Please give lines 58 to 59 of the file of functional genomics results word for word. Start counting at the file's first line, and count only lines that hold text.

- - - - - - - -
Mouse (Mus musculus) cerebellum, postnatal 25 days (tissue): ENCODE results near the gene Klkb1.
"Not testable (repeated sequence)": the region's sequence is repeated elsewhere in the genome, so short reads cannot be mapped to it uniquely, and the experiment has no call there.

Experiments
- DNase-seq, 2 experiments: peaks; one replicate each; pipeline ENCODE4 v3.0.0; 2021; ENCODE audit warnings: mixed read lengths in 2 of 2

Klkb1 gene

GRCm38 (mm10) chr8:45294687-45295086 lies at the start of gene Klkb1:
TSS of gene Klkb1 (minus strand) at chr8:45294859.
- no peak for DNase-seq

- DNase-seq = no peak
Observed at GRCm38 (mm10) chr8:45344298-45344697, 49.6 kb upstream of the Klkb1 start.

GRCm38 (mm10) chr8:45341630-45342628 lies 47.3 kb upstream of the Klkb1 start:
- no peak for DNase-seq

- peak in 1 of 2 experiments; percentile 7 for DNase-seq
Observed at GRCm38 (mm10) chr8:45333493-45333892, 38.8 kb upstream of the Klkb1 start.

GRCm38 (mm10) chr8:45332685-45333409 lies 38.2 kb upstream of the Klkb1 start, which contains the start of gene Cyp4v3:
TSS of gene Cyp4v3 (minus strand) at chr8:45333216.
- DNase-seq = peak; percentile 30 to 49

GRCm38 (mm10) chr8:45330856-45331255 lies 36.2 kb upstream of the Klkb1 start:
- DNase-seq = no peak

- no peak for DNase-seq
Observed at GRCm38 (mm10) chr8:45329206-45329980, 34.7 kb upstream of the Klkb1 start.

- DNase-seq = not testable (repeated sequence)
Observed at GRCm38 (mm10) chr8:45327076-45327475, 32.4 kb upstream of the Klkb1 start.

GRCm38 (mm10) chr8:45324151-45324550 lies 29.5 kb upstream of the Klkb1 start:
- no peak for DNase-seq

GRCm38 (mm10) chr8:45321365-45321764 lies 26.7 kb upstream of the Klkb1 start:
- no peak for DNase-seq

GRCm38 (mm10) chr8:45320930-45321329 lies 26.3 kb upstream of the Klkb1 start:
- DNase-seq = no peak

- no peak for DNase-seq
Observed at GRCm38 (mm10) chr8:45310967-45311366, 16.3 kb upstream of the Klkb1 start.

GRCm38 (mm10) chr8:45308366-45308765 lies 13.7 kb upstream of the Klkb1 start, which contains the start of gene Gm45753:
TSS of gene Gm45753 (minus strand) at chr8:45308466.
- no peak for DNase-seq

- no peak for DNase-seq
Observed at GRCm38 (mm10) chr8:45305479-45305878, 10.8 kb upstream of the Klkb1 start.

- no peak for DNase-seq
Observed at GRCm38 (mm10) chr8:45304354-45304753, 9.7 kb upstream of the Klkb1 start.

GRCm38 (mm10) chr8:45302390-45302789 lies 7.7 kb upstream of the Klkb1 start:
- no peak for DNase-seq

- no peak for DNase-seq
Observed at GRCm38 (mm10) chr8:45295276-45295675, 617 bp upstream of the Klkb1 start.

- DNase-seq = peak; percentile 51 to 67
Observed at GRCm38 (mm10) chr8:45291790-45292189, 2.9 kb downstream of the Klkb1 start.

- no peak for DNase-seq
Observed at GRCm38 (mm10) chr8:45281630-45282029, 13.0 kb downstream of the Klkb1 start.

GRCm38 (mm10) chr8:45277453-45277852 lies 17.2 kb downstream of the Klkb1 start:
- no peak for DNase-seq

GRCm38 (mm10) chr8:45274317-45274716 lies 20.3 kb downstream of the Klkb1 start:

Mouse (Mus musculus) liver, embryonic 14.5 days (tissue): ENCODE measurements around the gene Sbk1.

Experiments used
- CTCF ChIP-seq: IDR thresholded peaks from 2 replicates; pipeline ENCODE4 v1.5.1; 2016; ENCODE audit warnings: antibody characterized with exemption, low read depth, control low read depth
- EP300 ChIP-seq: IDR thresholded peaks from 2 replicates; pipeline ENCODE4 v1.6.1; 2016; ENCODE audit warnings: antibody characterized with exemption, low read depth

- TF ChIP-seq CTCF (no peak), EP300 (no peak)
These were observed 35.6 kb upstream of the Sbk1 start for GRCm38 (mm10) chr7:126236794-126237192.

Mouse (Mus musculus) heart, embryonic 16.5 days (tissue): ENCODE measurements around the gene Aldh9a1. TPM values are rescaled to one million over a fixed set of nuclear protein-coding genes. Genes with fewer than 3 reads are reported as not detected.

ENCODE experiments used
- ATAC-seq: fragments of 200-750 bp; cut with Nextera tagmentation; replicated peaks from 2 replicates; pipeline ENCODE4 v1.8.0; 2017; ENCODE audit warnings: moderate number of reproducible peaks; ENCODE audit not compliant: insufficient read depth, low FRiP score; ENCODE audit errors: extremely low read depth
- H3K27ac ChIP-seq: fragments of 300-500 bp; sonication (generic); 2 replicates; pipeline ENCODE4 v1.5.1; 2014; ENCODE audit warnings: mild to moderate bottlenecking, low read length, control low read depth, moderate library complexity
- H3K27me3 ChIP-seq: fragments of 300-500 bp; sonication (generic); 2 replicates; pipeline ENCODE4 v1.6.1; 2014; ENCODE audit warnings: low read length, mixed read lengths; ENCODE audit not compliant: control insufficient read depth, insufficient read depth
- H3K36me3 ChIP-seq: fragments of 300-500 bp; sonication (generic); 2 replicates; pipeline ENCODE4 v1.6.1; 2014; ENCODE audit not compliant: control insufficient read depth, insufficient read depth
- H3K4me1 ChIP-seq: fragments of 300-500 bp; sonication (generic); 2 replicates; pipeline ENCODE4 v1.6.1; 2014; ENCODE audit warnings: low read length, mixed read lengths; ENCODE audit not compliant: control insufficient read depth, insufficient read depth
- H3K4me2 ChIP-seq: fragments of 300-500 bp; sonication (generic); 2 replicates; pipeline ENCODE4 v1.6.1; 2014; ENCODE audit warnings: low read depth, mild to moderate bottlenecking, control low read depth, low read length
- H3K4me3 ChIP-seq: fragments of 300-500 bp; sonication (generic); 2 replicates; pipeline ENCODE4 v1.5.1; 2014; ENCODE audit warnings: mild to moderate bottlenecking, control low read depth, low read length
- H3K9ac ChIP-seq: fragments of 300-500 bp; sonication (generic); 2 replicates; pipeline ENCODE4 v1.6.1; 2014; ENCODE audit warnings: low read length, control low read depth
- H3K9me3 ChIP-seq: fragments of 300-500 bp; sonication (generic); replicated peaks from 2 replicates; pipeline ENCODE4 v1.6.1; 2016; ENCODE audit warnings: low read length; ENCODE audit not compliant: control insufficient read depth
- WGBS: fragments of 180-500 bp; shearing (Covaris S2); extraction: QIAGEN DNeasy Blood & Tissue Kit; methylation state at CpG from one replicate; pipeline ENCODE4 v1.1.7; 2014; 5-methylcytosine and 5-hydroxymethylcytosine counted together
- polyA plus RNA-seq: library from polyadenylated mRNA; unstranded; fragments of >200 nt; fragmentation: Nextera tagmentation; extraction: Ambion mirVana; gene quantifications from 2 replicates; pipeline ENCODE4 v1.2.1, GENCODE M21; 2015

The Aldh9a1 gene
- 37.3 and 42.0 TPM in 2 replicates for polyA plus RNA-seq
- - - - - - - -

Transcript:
- ATAC-seq: fragments of 200-750 bp; cut with Nextera tagmentation; replicated peaks from 2 replicates; pipeline ENCODE4 v1.8.0; 2017; ENCODE audit warnings: moderate number of reproducible peaks; ENCODE audit not compliant: insufficient read depth, low FRiP score; ENCODE audit errors: extremely low read depth
- H3K27ac ChIP-seq: fragments of 300-500 bp; sonication (generic); 2 replicates; pipeline ENCODE4 v1.5.1; 2014; ENCODE audit warnings: mild to moderate bottlenecking, low read length, control low read depth, moderate library complexity